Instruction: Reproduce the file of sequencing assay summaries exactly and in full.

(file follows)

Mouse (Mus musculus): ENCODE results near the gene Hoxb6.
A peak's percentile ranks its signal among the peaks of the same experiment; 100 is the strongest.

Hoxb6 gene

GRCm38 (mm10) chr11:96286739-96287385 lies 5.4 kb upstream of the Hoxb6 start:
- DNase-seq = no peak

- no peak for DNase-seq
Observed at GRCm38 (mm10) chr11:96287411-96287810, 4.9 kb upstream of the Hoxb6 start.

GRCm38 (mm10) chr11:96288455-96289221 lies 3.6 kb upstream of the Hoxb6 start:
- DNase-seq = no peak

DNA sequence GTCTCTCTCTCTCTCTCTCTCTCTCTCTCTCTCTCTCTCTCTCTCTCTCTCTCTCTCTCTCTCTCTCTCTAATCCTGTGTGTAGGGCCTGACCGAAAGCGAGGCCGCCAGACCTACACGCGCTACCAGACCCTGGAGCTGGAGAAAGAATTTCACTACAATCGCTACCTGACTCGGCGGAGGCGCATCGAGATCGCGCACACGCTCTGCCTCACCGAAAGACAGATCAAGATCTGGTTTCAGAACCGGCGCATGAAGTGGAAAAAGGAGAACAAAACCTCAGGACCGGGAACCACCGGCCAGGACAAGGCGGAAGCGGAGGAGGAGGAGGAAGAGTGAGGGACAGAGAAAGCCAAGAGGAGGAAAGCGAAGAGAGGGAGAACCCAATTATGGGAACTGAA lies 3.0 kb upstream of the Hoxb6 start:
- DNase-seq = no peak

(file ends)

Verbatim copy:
Mouse (Mus musculus): ENCODE results near the gene Hoxb6.
A peak's percentile ranks its signal among the peaks of the same experiment; 100 is the strongest.

Hoxb6 gene

GRCm38 (mm10) chr11:96286739-96287385 lies 5.4 kb upstream of the Hoxb6 start:
- DNase-seq = no peak

- no peak for DNase-seq
Observed at GRCm38 (mm10) chr11:96287411-96287810, 4.9 kb upstream of the Hoxb6 start.

GRCm38 (mm10) chr11:96288455-96289221 lies 3.6 kb upstream of the Hoxb6 start:
- DNase-seq = no peak

DNA sequence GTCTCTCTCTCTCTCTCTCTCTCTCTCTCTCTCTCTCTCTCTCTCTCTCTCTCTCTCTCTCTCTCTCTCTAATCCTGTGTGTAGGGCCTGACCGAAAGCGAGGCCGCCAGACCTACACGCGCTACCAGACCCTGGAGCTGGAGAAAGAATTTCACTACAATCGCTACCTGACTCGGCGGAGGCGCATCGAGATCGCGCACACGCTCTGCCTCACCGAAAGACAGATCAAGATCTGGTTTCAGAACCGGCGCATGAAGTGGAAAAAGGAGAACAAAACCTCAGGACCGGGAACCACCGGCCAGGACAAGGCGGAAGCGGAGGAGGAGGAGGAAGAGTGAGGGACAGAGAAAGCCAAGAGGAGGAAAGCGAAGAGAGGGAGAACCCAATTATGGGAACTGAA lies 3.0 kb upstream of the Hoxb6 start:
- DNase-seq = no peak